> Author Index > S - Authors > Sydney Smith Quotes

Sydney Smith Quotes


An English writer and Anglican cleric.
(1771 - 1845)

Pages: 123456Next

A comfortable house is a great source of happiness. It ranks immediately after health and a good conscience.
 

A great deal of talent is lost to the world for want of a little courage. Every day sends to their graves obscure men whose timidity prevented them from making a first effort.
[Courage]
 

A true sarcasm is like a swordstick - it appears, at first sight, to be much more innocent than it really is, till, all of a sudden, there leaps something out of it - sharp and deadly and incisive - which makes you tremble and recoil.
 

All affectation proceeds from the supposition of possessing something better than the rest of the world possesses. Nobody is vain of possessing two legs and two arms, because that is the precise quantity of either sort of limb which everybody possesses.
[Affectation]
 

All mankind are happier for having been happy, so that if you make them happy new, you make them happy twenty years hence by the memory of it.
[Happiness]
 

All musical people seem to be happy; it is to them the engrossing pursuit; almost the only innocent and unpunished passion.
[Music]
 

Among the smaller duties of life, I hardly know any one more important than that of not praising where praise is not due. Reputation is one of the prizes for which men contend: it produces more labor and more talent than twice the wealth of a country could ever rear up. It is the coin of genius, and it is the imperious duty of every man to bestow it with the most scrupulous justice and the wisest economy.
[Praise]
 

As pedantry is an ostentatious obtrusion of knowledge, in which those who hear us cannot sympathize, it is a fault of which soldiers, sailors, sportsmen, gamesters, cultivators, and all men engaged in a particular occupation, are quite as guilty as scholars; but they have the good fortune to have the vice only of pedantry, while scholars have both the vice and the name for it too.
 

As the French say, there are three sexes - men, women, and clergymen.
 

Bishop Berkeley destroyed this world in one volume octavo; and nothing remained, after his time, but mind; which experienced a similar fate from the hand of Mr. Hume in 1737.
 

Brevity to writing is what charity is to all other virtues; righteousness is nothing without the one, nor authorship without the other.
[Brevity]
 

Children are excellent physiognomists, and soon discover their real friends. - Luttrell calls them all lunatics, and so in fact they are. - What is childhood but a series of happy delusions?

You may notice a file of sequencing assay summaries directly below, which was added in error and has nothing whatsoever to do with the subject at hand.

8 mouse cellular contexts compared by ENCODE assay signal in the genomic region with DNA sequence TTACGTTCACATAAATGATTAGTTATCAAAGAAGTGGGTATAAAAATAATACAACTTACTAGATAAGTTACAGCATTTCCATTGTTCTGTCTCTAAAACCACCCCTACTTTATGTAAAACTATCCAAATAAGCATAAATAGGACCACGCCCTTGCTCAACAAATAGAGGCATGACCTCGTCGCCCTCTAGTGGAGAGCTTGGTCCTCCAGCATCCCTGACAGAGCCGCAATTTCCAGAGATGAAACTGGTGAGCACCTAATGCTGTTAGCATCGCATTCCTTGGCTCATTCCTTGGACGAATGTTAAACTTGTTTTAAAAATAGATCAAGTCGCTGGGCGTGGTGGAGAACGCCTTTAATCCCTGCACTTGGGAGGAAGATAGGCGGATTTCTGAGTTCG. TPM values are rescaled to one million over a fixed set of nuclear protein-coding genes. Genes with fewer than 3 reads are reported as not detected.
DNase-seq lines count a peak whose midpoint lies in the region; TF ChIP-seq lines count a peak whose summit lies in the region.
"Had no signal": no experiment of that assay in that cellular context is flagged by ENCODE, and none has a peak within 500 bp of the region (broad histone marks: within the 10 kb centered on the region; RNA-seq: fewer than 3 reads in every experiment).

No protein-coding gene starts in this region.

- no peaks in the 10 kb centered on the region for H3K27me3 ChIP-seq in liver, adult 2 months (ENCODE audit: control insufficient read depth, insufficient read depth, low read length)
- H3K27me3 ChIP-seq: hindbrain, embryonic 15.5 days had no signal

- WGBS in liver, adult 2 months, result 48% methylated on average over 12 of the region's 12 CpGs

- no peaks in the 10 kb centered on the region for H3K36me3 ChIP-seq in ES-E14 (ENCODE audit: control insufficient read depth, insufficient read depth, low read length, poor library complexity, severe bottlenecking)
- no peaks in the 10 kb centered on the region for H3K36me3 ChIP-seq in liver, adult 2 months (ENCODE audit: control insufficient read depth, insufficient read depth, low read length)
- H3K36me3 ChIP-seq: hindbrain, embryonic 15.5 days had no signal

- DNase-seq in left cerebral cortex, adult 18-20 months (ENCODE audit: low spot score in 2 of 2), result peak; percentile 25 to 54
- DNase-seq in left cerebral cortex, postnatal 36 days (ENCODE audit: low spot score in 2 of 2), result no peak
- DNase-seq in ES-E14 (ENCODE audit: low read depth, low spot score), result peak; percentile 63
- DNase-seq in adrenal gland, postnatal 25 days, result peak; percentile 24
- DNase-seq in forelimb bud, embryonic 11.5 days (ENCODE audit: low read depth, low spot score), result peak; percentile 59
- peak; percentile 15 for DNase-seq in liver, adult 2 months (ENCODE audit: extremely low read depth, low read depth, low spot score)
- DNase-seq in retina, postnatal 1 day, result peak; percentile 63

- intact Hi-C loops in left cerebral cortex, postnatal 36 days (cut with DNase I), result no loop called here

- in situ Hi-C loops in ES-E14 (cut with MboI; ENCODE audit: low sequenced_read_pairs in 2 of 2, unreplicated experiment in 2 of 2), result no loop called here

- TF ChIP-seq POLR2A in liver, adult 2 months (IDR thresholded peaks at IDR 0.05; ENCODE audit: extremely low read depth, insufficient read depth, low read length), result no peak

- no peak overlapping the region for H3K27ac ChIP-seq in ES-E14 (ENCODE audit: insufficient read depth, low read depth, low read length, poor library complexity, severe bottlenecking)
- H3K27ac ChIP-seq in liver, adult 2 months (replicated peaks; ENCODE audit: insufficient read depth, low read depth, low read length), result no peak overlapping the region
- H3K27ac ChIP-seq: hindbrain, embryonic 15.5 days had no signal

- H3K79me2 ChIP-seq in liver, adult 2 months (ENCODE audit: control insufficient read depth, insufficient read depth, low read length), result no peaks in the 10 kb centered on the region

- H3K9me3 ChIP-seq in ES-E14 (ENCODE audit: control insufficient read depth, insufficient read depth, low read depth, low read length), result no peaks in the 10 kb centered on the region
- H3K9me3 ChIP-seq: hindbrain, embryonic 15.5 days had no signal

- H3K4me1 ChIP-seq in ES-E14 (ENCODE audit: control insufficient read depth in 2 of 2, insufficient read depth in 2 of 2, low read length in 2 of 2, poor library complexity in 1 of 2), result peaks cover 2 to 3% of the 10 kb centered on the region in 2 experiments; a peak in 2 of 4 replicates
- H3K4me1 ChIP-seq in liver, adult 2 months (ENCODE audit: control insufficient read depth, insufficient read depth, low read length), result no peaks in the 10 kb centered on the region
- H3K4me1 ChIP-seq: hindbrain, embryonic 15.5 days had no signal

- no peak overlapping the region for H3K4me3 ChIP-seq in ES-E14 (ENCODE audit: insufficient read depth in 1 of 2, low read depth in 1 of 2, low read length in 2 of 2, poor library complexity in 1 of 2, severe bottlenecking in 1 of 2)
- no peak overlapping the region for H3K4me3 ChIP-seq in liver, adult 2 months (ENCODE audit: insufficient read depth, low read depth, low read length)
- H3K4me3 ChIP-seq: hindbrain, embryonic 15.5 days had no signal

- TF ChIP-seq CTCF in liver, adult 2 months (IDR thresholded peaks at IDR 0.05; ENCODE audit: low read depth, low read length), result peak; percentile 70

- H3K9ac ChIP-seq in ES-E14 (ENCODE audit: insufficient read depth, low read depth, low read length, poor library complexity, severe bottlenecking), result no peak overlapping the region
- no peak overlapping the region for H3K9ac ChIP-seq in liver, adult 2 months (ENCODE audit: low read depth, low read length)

[Children]
 

Contempt is commonly taken by the young for an evidence of understanding; but it is neither difficult to acquire, nor meritorious when acquired. To discover the imperfections of others is penetration; to hate them for their faults is contempt. We may be clear­sighted without being malevolent, and make use of the errors we discover, to learn caution, not to gratify satire.
 

Correspondences are like small clothes before the invention of suspenders; it is impossible to keep them up.
 

Dislike of innovation proceeds sometimes from the disgust excited by false humanity, canting hypocrisy, and silly enthusiasm.
[Innovation]
 

Do not try to push your way through to the front ranks of your profession; do not run after distinctions and rewards; but do your utmost to find an entry into the world of beauty.
 

Education gives fecundity of thought, copiousness of illustration, quickness, vigor, fancy, words, images, and illustrations; it decorates every common thing, and gives the power of trifling without being undignified and absurd.
[Education]
 

Errors to be dangerous must have a great deal of truth mingled with them. - It is only from this alliance that they can ever obtain an extensive circulation. - From pure extravagance, and genuine, unmingled falsehood, the world never has, and never can sustain any mischief.
[Error]
 

Every increase of knowledge may possibly render depravity more depraved, as well as it may increase the strength of virtue. It is in itself only power; and its value depends on its application.
[Knowledge]
 

Find fault when you must find fault in private, and if possible sometime after the offense, rather than at the time.
 


Pages: 123456Next